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AGE AND SEX DISTRIBUTION
At June 2009, the age distribution of Tasmania's population was characterised by a lower proportion of people aged 20 to 44 years (30.9%) compared with the total Australian population (35.8%). This in part reflects a net outflow of young adults from Tasmania to pursue education and employment opportunities interstate, also resulting in a loss in population of reproductive age. Tasmania also had a proportionately higher number of people aged 45 years and over (42.8%) than Australia as a whole (38.3%). This partly reflects a trend of adults in this age group moving to the state.
Tasmania continued to have the oldest median age of all states and territories in June 2009, after having overtaken South Australia in June 2007. At June 2009, half of the Tasmanian population was younger than 39.6 years and half older. The median age of males was 38.8 years compared with 40.4 years for females.
Between June 2004 and June 2009, the median age increased for every LGA in Tasmania. The greatest increase of 4.2 years occurred in Glamorgan/Spring Bay (M), giving it the third-highest median age in Australia (51.8 years). The LGA with the lowest median age in Tasmania continued to be Brighton (M) (31.0). Of the state's 27 LGAs with a population above 2,000, there were 17 LGAs with a median age above that of the state's median.
CHILDREN (UNDER 15 YEARS OF AGE)
Tasmania had 97,700 people under 15 years of age at June 2009. The proportion of the population who were aged less than 15 years decreased from 20.1% in June 2004 to 19.4% in June 2009. Tasmania had a higher proportion in this age group than Australia as a whole.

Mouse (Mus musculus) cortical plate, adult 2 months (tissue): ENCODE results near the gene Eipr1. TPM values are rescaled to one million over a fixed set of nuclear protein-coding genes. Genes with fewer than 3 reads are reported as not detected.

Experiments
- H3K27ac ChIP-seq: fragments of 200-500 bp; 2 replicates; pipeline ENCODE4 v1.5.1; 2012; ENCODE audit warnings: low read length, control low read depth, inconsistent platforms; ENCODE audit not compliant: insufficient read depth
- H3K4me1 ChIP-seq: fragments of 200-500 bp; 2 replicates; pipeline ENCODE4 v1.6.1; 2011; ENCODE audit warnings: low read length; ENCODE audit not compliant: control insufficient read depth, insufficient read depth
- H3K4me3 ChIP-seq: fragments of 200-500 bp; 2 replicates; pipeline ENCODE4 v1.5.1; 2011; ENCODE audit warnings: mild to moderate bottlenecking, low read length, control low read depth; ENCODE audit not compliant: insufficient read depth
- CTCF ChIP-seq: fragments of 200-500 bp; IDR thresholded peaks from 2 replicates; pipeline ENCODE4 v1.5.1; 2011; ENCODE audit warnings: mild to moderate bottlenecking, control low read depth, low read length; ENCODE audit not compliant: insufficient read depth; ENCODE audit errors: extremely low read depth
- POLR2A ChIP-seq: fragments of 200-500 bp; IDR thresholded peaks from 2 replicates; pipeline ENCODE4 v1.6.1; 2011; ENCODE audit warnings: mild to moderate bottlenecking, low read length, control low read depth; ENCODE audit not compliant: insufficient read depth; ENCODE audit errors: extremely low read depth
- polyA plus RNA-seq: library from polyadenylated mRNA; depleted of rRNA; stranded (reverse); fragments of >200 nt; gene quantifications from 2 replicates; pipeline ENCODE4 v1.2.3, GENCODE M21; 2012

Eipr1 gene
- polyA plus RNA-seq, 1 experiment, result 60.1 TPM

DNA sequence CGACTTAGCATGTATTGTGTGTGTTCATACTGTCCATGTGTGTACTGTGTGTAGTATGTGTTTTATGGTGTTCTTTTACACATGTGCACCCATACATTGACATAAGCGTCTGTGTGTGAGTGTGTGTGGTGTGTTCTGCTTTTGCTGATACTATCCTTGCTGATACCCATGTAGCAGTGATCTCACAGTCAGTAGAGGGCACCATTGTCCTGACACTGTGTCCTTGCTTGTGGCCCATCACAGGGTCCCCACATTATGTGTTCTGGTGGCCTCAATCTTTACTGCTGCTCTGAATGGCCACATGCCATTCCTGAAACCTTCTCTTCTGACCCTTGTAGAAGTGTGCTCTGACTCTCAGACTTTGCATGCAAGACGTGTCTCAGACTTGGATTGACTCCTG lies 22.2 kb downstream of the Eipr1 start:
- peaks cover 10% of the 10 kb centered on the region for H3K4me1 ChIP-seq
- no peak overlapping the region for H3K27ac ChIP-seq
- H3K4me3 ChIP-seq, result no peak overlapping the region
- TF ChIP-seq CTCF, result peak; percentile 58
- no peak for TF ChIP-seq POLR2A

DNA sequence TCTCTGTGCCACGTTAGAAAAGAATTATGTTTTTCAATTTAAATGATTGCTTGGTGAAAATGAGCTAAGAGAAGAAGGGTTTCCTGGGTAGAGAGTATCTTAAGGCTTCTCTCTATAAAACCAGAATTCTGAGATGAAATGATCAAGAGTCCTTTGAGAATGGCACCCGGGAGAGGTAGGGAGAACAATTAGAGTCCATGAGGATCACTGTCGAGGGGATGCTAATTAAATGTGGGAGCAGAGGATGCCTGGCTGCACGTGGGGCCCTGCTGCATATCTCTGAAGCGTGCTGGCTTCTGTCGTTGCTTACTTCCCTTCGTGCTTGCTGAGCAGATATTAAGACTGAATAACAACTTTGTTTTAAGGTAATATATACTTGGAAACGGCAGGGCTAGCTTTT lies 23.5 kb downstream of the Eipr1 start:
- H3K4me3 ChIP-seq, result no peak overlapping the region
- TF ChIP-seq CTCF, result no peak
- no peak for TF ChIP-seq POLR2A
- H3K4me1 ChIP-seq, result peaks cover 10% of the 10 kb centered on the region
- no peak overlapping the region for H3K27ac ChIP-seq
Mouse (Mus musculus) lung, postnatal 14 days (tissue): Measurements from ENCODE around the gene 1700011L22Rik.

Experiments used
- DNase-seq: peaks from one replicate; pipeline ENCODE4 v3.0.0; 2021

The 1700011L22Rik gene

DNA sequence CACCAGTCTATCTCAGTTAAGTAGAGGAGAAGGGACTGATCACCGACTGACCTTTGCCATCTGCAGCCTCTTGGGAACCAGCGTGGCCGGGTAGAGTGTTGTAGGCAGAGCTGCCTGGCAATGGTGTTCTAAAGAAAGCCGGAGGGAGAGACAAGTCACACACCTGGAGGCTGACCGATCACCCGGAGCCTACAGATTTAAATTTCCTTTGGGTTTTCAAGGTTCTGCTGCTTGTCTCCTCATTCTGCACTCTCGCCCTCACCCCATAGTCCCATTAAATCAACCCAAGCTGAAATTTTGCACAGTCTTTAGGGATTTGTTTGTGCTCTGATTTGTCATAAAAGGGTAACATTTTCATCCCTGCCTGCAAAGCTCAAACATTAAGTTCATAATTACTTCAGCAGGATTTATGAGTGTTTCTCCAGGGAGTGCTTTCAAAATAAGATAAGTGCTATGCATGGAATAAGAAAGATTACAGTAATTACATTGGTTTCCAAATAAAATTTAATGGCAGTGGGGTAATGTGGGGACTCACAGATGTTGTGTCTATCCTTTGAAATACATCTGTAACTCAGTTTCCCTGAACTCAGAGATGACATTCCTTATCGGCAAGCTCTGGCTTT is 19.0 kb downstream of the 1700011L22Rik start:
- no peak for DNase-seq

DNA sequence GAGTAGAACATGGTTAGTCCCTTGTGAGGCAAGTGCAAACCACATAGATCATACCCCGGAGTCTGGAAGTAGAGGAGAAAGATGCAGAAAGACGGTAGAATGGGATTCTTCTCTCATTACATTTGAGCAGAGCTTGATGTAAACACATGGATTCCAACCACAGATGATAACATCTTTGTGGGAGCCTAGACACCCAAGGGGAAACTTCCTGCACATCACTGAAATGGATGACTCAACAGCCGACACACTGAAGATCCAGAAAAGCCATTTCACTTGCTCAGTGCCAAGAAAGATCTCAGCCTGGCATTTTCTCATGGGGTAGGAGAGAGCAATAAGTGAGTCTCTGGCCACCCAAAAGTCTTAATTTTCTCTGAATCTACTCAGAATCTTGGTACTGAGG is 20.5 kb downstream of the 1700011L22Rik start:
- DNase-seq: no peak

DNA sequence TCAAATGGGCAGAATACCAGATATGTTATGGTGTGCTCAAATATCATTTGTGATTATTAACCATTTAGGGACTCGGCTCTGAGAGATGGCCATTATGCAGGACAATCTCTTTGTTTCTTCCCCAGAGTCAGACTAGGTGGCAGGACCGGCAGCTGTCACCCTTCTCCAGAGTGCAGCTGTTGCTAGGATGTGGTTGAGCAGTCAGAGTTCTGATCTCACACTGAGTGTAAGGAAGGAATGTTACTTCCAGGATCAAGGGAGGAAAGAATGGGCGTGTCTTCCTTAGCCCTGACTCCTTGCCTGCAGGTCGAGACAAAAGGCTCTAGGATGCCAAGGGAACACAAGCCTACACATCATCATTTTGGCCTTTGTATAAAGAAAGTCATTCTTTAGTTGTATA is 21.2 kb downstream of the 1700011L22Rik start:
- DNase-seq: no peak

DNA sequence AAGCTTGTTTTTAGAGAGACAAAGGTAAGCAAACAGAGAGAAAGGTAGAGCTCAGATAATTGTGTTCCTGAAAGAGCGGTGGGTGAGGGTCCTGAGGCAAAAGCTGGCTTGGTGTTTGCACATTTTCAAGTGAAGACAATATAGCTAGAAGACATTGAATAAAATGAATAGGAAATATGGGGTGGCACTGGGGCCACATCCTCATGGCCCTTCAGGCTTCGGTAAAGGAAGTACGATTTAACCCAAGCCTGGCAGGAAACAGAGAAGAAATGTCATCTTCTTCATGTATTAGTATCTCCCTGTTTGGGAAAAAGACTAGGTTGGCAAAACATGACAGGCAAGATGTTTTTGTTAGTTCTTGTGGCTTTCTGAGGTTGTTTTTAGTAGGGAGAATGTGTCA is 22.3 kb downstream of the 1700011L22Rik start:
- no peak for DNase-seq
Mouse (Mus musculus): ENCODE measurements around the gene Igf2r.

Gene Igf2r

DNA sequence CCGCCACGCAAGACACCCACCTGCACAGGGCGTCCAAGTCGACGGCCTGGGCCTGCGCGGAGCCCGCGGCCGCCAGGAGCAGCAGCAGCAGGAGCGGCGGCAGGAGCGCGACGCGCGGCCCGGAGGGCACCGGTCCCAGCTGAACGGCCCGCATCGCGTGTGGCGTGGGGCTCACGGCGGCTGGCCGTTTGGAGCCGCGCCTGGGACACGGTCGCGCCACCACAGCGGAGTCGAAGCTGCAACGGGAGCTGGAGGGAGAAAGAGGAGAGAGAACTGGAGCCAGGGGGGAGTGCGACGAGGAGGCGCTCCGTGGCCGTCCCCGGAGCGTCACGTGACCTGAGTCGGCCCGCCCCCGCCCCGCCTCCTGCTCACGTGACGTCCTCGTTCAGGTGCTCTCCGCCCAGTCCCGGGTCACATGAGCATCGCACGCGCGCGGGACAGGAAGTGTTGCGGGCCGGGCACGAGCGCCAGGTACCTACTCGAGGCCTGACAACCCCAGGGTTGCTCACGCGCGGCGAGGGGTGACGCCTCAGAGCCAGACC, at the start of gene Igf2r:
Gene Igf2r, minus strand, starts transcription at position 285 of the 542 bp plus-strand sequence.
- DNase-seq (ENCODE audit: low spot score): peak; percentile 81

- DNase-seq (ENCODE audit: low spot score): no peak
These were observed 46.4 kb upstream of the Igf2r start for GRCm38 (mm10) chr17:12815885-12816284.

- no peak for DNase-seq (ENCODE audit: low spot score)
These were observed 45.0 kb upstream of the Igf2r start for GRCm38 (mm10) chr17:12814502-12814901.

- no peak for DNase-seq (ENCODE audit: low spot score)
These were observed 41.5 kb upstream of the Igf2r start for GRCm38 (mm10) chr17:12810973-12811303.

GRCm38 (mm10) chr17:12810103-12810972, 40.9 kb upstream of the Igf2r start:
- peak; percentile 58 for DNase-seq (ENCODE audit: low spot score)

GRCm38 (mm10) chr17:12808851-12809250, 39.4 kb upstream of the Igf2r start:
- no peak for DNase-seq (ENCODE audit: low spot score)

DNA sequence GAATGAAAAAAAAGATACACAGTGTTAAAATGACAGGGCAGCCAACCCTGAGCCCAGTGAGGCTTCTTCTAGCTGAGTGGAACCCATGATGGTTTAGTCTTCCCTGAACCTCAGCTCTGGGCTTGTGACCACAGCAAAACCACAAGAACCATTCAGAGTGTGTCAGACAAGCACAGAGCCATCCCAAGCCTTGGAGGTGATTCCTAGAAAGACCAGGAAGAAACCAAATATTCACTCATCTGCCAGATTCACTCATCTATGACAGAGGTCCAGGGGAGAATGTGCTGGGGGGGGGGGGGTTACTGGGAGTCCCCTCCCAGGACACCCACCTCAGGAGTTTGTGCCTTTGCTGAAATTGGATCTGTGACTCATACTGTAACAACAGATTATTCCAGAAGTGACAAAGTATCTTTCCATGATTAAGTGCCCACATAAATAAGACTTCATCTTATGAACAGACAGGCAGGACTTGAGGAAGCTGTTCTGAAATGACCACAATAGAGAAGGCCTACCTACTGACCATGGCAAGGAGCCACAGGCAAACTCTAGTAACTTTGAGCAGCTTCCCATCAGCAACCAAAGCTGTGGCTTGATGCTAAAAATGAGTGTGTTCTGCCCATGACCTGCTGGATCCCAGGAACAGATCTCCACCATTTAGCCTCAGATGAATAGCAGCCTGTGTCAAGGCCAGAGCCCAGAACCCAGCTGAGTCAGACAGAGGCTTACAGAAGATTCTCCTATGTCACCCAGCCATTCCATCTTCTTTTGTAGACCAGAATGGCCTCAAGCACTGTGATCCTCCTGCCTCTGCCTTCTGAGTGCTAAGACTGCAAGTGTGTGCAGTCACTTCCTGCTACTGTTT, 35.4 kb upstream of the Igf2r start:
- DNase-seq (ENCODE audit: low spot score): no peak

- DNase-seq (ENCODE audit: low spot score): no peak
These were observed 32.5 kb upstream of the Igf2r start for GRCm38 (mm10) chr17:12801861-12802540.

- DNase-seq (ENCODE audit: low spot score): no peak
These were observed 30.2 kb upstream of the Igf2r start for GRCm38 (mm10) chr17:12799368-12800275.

At June 2009, every Tasmanian LGA other than George Town (M) and Tasman (M) had a lower proportion of its population aged under 15 years than it did in June 2004. Brighton (M) had the highest proportion of children in June 2009, with 27.5% of its population under 15 years of age.
WORKING AGE POPULATION (AGED 15-64 YEARS)
At June 2009, Tasmania had the lowest proportion of people of working age (65.3%) of all states and territories, with 328,700 people aged 15 to 64 years.
The Hobart (C) LGA had the highest proportion of its population aged 15 to 64 years (72.2%). Kingborough (M) and Brighton (M) had the largest growth in population of working age between June 2004 and June 2009, with increases of 1,550 and 1,440 respectively.
PEOPLE AGED 65 YEARS AND OVER
At 30 June 2009, there were 76,900 people aged 65 years and over in Tasmania, making up 15.3% of the population. This was the second-highest proportion among the states and territories.
The LGA of Glamorgan/Spring Bay (M) on the east coast had the highest proportion of people aged 65 years and over (22.9%) at June 2009, reflecting its popularity as a place to retire. This was followed by Break O'Day (M) (20.0%), Tasman (M) (18.9%), Central Coast (M) (17.7%), and Devonport (C) (17.6%).
At 30 June 2009, the population of Tasmania consisted of 248,300 males and 255,000 females, a ratio of 97.4 males per 100 females. Greater Hobart SD had the lowest ratio, with 94.8 males per 100 females, followed by the SDs of Northern (97.8) and Mersey-Lyell (98.6). The only SD with more males than females was Southern, with a sex ratio of 107.4.
The LGA with the highest sex ratio was West Coast (M) (112.5 males per 100 females) and the lowest was in Glenorchy (C) (92.6).
For Tasmania as a whole, the highest age-specific sex ratio occurred in the 15 to 19 year age group (106.4 males per 100 females) and the lowest age-specific sex ratios were in the older age groups, reflecting the longer life expectancy of females.
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